Meat? No thanks!
that pizza and kebab products have now been confirmed to contain more than 60% of pork.
It seems as though the entire meat industry is currently the outmost unreliable market, and regaining that trust will indeed take a while. Consumers are outraged, myself included. And quite rightfully so, I believe that these companies deserve to be punished for these scandals and the mistrust they have caused, particularly considering that these products are being used as a substitute for genuine beef. The results of a recent consumer group survey revealed that more than half of the UK consumers are not only extra cautious with buying processed food and meat, but they have changed their shopping habits due to continuous meat scandals across Europe. The lack of effort to feed consumers what they pay for raises moral and ethical issues, most important however it centers the question of the right to truthful information in regards to the most essential human right, the right to food. The West has for decades, and continues to advocate for human rights and honesty yet the food regulations are so poor that for god knows how long we have been fed products we did not pay for.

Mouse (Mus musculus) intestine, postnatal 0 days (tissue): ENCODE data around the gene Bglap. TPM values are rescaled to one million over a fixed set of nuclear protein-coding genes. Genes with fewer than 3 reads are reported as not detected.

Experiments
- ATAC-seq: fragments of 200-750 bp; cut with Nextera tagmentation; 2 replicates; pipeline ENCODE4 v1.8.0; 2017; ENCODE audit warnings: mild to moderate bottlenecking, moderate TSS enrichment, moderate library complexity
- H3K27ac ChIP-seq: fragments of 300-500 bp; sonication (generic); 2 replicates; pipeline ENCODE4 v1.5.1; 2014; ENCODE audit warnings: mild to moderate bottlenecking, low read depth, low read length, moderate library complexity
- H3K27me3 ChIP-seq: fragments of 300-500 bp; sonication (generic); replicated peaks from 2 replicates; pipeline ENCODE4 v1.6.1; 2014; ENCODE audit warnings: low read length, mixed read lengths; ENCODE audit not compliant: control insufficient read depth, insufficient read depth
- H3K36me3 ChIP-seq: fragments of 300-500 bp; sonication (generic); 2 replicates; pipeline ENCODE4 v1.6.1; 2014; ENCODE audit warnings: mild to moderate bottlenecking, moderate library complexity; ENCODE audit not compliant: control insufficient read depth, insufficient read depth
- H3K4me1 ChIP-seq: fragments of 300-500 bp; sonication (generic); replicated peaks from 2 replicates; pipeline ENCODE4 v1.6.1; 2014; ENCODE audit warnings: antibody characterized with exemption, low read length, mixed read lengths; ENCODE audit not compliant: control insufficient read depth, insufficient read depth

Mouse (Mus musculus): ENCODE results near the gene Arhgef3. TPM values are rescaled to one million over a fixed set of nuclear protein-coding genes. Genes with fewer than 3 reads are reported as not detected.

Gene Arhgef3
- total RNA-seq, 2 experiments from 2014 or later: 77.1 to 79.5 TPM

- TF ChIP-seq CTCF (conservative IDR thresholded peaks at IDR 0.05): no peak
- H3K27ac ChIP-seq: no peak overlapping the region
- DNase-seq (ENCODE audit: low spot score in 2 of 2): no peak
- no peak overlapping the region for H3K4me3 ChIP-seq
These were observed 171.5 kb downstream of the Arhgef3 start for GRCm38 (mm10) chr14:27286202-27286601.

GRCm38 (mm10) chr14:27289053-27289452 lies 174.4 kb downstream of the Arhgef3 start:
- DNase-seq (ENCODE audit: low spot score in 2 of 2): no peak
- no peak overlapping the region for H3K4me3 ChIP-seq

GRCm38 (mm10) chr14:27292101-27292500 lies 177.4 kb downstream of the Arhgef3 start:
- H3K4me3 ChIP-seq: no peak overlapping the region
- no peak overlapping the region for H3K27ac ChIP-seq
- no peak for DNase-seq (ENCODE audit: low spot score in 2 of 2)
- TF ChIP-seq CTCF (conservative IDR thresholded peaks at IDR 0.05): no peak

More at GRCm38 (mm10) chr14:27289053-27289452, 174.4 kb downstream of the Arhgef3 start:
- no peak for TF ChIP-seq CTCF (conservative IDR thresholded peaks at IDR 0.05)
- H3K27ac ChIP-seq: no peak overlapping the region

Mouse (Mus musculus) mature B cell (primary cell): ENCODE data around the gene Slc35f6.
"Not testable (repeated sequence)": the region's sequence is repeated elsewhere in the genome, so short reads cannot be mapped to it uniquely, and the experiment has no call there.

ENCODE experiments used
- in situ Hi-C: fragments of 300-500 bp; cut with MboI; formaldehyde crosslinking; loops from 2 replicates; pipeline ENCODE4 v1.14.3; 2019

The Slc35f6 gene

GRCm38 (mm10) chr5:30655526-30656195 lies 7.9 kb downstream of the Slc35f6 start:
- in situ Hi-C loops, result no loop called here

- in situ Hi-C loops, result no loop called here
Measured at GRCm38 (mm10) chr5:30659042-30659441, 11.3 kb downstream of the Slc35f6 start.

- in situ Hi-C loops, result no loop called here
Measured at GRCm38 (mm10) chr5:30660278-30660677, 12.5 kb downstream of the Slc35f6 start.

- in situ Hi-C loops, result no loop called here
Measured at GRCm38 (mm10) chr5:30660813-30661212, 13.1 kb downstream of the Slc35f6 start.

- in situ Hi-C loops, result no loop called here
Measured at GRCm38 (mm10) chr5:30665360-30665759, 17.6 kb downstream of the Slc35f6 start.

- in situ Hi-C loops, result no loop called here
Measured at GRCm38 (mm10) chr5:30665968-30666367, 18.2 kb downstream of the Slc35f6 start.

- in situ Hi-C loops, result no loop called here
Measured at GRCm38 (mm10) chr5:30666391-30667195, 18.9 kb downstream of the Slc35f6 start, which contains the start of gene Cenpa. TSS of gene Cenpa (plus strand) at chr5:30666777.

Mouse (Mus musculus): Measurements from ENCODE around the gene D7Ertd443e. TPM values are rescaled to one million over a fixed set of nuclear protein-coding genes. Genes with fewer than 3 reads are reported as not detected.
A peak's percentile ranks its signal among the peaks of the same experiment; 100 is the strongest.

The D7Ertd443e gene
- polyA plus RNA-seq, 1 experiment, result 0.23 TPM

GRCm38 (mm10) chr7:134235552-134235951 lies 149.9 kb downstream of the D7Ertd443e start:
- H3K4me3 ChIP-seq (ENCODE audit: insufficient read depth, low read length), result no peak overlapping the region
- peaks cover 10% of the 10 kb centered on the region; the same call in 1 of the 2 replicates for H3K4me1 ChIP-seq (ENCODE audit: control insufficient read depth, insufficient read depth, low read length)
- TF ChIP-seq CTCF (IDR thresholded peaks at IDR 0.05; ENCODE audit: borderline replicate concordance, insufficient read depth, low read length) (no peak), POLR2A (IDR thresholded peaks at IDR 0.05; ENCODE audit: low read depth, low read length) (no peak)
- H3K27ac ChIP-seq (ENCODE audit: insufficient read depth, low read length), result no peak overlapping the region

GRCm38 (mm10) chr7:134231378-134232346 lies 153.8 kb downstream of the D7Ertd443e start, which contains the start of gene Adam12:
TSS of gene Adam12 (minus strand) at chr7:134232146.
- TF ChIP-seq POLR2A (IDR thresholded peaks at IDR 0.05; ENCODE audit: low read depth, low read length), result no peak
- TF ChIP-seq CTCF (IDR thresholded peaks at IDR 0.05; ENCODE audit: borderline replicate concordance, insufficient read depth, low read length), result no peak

The Norwegian Food Safety Authority found that 30% of what is labeled as ‘halal’ meat in the country is in fact pork. Shockingly, it remains uncertain for how long these meat products have been on the market. If the authorities had done their job properly such scandal could have been contained if not prevented from the beginning.
It is time for the European food authorities to ensure that the regulatory framework is efficiently monitoring the food industry and puts a final end to the meat controversy.
Meanwhile research shows that for many consumers the meat aisle has become a hazard part of the stores, and if it continues it will cost the meat industry more than just their reputation.